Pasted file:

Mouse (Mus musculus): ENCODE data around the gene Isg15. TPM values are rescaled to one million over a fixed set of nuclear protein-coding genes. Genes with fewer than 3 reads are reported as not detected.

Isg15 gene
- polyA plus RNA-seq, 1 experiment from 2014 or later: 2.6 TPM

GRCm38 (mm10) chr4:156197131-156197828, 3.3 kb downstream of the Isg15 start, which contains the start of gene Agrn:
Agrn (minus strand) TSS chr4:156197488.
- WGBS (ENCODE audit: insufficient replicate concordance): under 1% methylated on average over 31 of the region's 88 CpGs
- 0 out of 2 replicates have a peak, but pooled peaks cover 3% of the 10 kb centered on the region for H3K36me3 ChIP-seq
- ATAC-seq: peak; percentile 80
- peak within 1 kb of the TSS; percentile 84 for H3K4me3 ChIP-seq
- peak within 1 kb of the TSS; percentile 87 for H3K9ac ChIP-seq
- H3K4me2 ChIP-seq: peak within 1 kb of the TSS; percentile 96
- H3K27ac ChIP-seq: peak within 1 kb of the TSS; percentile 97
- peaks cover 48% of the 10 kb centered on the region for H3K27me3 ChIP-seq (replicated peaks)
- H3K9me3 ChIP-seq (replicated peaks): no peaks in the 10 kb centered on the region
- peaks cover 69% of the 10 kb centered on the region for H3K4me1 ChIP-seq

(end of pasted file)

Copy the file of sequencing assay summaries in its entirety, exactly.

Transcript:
Mouse (Mus musculus): ENCODE data around the gene Isg15. TPM values are rescaled to one million over a fixed set of nuclear protein-coding genes. Genes with fewer than 3 reads are reported as not detected.

Isg15 gene
- polyA plus RNA-seq, 1 experiment from 2014 or later: 2.6 TPM

GRCm38 (mm10) chr4:156197131-156197828, 3.3 kb downstream of the Isg15 start, which contains the start of gene Agrn:
Agrn (minus strand) TSS chr4:156197488.
- WGBS (ENCODE audit: insufficient replicate concordance): under 1% methylated on average over 31 of the region's 88 CpGs
- 0 out of 2 replicates have a peak, but pooled peaks cover 3% of the 10 kb centered on the region for H3K36me3 ChIP-seq
- ATAC-seq: peak; percentile 80
- peak within 1 kb of the TSS; percentile 84 for H3K4me3 ChIP-seq
- peak within 1 kb of the TSS; percentile 87 for H3K9ac ChIP-seq
- H3K4me2 ChIP-seq: peak within 1 kb of the TSS; percentile 96
- H3K27ac ChIP-seq: peak within 1 kb of the TSS; percentile 97
- peaks cover 48% of the 10 kb centered on the region for H3K27me3 ChIP-seq (replicated peaks)
- H3K9me3 ChIP-seq (replicated peaks): no peaks in the 10 kb centered on the region
- peaks cover 69% of the 10 kb centered on the region for H3K4me1 ChIP-seq